Published April 13, 2004
SELLS, Ariz. – Each day, at least 1,500 illegal Mexican immigrants cross a makeshift border into southern Arizona’s Tohono O’odham Indian Nation (search).
Tribal Police Chief Richard Saunders is responsible for the area the size of Connecticut, and in March alone his officers and federal Border Patrol (search) agents captured more than 16,000 illegal immigrants. But at least that many got through without being detected.
Illegal immigration isn’t the only issue for Saunders’ small force, which also has to police the drug trade.
So far this year, nearly 20,000 pounds of marijuana and an unspecified amount of narcotics have been seized. Agents believe that’s just a small fraction of what’s getting across the border.
The tribe is currently spending half its federal money on border security, instead of on housing, roads and schools.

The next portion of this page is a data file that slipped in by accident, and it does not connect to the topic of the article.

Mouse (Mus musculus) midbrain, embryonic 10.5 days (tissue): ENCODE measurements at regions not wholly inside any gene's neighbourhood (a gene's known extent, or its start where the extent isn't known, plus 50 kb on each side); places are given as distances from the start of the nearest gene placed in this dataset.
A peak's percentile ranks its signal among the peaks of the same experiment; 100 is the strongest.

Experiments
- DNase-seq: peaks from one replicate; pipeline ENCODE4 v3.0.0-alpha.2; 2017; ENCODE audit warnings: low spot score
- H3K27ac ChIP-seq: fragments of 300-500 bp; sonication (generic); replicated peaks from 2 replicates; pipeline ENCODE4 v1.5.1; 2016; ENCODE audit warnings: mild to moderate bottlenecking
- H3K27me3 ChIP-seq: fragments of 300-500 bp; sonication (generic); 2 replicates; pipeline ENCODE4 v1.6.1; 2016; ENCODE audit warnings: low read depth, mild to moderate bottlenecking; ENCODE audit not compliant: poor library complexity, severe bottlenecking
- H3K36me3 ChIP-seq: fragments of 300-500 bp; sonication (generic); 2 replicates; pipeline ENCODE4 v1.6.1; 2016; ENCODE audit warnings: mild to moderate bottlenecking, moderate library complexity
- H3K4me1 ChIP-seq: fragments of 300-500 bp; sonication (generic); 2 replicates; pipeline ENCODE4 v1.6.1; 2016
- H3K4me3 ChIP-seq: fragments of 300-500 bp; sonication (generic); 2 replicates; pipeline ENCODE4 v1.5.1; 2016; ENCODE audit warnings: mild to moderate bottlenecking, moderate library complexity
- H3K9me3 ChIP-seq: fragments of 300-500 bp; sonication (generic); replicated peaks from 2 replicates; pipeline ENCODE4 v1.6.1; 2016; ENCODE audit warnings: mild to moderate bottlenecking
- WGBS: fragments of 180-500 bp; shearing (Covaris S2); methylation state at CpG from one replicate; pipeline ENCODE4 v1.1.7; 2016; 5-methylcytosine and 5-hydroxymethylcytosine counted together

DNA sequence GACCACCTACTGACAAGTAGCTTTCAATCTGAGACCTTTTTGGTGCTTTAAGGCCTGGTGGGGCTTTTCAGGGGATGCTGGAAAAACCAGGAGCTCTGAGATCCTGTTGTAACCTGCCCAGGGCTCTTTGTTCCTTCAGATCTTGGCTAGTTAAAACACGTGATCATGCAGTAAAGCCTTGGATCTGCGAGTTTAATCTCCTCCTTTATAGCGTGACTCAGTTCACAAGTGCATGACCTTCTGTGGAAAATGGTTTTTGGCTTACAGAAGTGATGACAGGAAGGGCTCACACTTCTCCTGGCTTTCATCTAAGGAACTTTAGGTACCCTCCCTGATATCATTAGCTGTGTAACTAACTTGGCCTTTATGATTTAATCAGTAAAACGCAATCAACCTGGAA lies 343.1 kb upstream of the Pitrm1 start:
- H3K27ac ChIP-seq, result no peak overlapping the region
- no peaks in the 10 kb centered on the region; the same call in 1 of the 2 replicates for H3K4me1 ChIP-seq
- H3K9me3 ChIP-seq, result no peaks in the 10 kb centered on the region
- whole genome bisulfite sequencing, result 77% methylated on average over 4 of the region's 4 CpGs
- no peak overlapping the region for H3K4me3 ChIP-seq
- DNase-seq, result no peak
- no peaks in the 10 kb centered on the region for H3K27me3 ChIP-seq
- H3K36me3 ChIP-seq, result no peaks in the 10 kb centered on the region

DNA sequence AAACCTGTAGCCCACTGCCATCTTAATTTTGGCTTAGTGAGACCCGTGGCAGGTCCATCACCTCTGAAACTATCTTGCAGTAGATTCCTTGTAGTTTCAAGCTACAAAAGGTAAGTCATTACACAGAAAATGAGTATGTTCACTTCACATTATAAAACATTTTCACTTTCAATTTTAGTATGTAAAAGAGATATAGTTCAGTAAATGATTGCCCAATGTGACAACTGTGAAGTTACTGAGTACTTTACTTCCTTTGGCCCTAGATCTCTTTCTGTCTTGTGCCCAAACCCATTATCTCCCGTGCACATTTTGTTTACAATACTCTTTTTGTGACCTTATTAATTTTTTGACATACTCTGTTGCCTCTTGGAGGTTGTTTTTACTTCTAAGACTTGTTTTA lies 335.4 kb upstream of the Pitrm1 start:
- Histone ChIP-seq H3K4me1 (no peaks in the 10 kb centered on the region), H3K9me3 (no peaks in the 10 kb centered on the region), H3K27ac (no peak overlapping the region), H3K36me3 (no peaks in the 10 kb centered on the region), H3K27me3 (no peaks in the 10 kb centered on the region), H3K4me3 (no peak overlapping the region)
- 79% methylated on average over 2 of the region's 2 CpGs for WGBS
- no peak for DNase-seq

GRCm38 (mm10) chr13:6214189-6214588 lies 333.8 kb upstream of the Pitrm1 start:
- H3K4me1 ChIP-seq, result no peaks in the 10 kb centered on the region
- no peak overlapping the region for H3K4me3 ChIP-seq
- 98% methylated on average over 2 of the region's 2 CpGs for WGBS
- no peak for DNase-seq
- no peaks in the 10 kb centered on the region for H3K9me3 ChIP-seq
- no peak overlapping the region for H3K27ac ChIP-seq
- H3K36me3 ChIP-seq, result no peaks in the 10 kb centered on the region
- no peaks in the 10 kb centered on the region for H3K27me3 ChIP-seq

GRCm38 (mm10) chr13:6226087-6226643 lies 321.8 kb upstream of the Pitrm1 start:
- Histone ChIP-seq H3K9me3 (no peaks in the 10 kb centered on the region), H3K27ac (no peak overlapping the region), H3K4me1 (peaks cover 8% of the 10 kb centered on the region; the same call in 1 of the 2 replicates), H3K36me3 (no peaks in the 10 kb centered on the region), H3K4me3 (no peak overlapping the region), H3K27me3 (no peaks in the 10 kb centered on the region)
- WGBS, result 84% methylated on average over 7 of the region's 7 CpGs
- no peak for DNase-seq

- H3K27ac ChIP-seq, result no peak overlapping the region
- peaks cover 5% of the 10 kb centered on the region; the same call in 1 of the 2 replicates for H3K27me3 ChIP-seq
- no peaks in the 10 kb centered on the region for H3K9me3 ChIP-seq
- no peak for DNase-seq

Crackdowns in other parts of Arizona, New Mexico and California have left this 75-mile border on Native American land wide open. The 69 police officers and few border agents just aren’t enough to stop the flow of people coming in.
Tribal leaders say they’re badly in need of more officers, vehicles and other resources in order to control the overrun border.
Click here to watch a report by Fox News Channel's Adam Housley.